With a new administration in the White House and President Joe Bidenâ€™s proposed tax initiative, many business owners wonder what the Biden tax plan means for their small business and how updated tax laws will affect their bottom line.
Before we get into that, let’s look at what the new tax revenue will be used for.
President Biden has proposed several sweeping reforms to grow the American economy. The overall framework is called the Build Back Better Plan, and it consists of three parts: The American Rescue Plan, the American Jobs Plan, and the American Families Plan.
The President was able to push through the American Rescue Plan that sent out stimulus checks to millions of Americans, provided support for small business losses during the pandemic, extended unemployment insurance, increased child tax credit and earned income credit, and more.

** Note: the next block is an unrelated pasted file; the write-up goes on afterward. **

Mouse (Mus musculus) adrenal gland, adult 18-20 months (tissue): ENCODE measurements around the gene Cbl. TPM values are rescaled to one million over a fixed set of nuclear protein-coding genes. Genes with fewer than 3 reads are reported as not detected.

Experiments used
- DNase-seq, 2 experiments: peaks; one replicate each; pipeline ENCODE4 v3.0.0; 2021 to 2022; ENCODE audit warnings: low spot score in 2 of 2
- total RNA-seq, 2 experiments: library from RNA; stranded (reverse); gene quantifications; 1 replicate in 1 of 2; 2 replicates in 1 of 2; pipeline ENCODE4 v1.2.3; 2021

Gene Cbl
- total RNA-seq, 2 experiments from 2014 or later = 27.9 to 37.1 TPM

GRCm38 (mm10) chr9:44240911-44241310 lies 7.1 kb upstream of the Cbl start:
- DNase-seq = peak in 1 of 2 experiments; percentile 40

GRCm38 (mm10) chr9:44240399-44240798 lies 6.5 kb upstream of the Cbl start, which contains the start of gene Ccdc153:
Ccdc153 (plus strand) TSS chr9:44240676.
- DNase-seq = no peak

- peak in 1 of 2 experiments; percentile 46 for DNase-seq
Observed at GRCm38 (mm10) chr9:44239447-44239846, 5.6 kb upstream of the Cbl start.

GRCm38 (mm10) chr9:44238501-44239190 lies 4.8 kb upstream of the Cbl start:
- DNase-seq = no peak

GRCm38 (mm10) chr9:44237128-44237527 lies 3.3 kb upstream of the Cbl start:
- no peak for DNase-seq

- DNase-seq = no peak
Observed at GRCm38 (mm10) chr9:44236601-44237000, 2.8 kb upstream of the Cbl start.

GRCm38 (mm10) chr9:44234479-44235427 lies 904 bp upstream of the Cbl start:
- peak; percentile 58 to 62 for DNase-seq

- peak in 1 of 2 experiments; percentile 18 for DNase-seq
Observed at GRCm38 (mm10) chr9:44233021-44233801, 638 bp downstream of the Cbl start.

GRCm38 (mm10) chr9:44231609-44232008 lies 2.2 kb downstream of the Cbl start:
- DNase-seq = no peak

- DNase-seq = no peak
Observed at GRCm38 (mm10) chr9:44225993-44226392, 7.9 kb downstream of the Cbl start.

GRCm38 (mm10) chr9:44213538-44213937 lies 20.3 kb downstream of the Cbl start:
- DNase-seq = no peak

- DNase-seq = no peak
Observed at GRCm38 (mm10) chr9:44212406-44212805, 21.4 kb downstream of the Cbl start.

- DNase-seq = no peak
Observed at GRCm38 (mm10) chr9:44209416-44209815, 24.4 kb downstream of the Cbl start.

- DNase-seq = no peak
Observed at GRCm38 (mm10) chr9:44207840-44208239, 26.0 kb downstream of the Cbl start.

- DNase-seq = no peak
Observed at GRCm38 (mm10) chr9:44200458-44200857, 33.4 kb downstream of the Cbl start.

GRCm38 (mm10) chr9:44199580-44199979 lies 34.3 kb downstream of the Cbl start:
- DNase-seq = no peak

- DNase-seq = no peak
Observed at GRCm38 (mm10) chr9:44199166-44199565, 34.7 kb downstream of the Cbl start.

But since that plan was enacted, the President has had a more challenging time getting approval for his other plans.
For instance, The American Families Plan was a $1.8 trillion proposal to strengthen middle-and-working-class families. The plan addressed expanded tax cuts for working families, paid family and medical leave, an expansion of the child tax credit, and unemployment insurance reform.
Bidenâ€™s American Jobs Plan centers around growing the economy, creating more jobs and strengthening the U.S. workforce, clean energy and fossil fuel initiatives, healthcare overhauls including Medicare and Medicaid expansion, domestic manufacturing initiatives, and improvement of the U.S. infrastructure.